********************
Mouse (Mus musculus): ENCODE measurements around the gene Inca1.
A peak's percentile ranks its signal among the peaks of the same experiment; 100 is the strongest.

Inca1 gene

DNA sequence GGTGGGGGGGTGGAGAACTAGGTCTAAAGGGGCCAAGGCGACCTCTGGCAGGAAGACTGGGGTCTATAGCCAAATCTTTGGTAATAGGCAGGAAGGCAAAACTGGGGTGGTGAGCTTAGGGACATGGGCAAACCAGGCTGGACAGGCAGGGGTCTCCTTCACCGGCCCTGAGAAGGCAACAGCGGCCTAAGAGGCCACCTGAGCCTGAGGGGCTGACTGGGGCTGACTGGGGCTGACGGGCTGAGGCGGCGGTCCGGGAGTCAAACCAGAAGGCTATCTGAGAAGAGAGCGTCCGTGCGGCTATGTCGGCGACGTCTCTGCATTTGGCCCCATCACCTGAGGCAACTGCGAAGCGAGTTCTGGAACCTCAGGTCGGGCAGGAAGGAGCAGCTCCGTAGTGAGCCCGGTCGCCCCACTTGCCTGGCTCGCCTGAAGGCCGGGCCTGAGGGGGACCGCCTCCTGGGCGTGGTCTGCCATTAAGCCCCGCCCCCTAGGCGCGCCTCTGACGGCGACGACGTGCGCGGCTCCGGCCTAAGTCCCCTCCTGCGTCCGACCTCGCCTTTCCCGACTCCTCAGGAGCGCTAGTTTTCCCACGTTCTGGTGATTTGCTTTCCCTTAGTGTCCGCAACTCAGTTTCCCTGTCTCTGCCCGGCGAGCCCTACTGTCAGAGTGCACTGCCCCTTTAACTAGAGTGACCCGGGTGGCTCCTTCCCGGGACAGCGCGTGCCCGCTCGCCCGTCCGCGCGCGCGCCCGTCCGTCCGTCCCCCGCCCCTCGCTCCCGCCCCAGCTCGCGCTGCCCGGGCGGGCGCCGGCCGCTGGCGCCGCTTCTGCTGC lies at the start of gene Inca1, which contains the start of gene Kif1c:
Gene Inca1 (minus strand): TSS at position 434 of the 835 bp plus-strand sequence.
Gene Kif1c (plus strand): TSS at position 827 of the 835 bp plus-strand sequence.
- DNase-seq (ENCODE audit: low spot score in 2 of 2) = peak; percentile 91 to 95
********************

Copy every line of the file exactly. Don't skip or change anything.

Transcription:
Mouse (Mus musculus): ENCODE measurements around the gene Inca1.
A peak's percentile ranks its signal among the peaks of the same experiment; 100 is the strongest.

Inca1 gene

DNA sequence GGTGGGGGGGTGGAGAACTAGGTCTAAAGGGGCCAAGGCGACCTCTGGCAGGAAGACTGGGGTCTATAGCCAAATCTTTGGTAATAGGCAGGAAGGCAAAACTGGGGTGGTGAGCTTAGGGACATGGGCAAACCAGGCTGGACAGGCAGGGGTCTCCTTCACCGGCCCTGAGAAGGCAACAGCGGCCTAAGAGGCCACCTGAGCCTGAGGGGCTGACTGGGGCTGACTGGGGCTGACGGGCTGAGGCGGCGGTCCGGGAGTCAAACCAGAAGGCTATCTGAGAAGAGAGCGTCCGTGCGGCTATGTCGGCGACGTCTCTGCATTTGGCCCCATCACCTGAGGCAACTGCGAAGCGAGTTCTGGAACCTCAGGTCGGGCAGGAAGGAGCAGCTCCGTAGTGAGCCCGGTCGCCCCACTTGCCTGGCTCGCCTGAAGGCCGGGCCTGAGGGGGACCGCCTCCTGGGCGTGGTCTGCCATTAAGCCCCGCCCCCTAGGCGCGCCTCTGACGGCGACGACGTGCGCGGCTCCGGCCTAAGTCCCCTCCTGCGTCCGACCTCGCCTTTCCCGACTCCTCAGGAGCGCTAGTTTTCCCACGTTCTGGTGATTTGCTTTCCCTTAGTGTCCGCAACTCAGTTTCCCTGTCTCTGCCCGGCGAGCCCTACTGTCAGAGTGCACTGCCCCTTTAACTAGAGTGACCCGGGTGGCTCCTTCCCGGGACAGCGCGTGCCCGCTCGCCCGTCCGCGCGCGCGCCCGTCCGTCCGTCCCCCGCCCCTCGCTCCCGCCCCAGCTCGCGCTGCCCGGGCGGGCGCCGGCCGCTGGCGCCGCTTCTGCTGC lies at the start of gene Inca1, which contains the start of gene Kif1c:
Gene Inca1 (minus strand): TSS at position 434 of the 835 bp plus-strand sequence.
Gene Kif1c (plus strand): TSS at position 827 of the 835 bp plus-strand sequence.
- DNase-seq (ENCODE audit: low spot score in 2 of 2) = peak; percentile 91 to 95